A power of attorney is a legal status given to someone who allows them to act on their behalf. A power of attorney (POA) is a legal document that allows you to give another person the authority to handle your affairs. A power of attorney can be flexible. You can assign your POA to a trusted party for general, special, or limited purposes.
It can take effect immediately or it can be activated in case you become incapacitated or unable to care for yourself. It is often convenient, or even necessary, for someone else to act on your behalf. You can give someone the legal authority to act on your behalf with a document called a power of attorney. If you grant a power of attorney, you are called the principal and the person to whom you give it is called the agent or proxy in fact.
Guardianship involves filing a petition, interviews with a court evaluator, and a hearing before a judge. The judge may appoint someone other than the person you chose to act on your behalf as guardian. A power of attorney allows you to name whoever your agent is. Creating a power of attorney agreement can be more complicated depending on the state in which you live.
Power of Attorney prices vary depending on where you get the document from and who helps you complete it. You can revoke your power of attorney whenever you want, as long as you are mentally competent and comply with your state's revocation laws. In some cases, a limited power of attorney will give an agent the authority to make a single decision, such as signing a contract on behalf of the principal. You can include a modification to your power of attorney stating that it only comes into effect after a certain date or if a certain event (such as getting sick) occurred.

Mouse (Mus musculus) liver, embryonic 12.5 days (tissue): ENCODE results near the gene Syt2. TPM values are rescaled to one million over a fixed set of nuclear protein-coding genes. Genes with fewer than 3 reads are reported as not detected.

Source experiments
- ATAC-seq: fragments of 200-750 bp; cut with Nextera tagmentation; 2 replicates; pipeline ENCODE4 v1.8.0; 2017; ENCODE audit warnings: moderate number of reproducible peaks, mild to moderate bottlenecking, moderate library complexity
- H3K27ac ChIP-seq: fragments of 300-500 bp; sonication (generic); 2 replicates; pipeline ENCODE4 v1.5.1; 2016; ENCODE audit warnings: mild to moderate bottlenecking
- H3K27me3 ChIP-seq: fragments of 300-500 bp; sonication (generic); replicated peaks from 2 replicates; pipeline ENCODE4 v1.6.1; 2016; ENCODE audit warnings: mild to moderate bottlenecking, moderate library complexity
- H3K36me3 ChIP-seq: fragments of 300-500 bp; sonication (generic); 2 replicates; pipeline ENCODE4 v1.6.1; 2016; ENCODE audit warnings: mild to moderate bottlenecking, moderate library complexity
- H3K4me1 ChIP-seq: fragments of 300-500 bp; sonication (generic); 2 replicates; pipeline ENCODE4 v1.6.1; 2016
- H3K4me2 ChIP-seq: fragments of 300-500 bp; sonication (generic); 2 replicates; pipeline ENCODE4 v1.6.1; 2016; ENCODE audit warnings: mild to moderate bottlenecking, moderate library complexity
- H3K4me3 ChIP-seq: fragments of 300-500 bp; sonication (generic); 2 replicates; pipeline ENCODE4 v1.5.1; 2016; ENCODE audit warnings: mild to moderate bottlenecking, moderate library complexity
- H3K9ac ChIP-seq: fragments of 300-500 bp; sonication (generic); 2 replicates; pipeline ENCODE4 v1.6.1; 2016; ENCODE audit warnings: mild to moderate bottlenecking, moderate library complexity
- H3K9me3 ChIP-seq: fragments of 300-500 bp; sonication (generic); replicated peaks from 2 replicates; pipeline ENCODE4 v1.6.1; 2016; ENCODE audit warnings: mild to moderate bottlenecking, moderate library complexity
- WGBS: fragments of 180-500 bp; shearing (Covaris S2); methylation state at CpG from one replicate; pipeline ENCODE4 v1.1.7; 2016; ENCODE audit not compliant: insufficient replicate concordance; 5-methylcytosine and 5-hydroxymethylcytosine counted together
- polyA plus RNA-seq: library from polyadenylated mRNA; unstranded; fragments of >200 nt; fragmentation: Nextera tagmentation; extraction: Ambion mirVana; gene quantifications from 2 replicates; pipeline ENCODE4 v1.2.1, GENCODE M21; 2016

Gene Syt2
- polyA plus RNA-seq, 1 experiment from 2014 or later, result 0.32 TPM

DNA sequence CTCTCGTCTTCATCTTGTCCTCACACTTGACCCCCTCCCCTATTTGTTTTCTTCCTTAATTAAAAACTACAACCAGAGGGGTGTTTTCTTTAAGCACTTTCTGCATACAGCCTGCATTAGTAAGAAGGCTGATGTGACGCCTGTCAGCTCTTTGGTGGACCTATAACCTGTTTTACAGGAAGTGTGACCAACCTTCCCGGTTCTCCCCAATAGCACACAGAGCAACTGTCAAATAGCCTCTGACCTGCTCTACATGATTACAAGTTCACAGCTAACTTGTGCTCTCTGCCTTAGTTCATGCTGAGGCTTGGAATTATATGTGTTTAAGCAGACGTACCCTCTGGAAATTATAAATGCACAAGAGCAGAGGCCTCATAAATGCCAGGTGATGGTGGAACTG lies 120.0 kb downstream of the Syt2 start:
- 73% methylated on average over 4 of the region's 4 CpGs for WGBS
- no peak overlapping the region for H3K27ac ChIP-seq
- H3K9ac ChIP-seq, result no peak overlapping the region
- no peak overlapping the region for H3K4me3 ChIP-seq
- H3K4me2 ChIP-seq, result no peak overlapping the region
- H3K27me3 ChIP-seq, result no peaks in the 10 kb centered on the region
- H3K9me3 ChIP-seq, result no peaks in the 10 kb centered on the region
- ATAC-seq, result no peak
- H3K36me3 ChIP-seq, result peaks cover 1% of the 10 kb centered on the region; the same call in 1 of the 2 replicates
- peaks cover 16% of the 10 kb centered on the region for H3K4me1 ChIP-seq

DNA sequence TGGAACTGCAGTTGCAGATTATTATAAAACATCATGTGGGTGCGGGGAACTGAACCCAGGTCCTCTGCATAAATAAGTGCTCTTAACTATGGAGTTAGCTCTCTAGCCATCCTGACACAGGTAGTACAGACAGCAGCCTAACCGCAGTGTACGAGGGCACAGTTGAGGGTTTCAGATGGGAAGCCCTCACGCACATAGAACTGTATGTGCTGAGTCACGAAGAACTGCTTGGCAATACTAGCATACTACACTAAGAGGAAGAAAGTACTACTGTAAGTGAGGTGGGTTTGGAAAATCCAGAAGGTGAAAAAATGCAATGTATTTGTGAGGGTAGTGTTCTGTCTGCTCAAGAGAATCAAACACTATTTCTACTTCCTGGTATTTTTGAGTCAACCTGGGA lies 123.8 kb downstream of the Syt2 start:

You must specify in the power of attorney document which powers you are granting to your agent and when those powers will come into effect. However, generally, your agent should not need to present the power of attorney when signing checks for you. A basic power of attorney is a fairly simple document that does not require legal assistance. If no land is to be dealt with, it is not legally necessary to sign a power of attorney in front of a notary or have it registered, but notarization may be prudent.
Generally, a power of attorney that is valid when you sign it will remain valid even if you change your state of residence. Donations are an important tool for many estate plans, and your lawyer can actually make donations on your behalf, subject to the guidelines you set out in your power of attorney. Also, keep in mind that even when a general POA does not contain such limiting language, it usually only works as long as the person transmitting the power, called “the principal”, has full capacity. Once you have determined who your agent will be appointed, as well as what duties they will be responsible for, it's time to create the power of attorney document.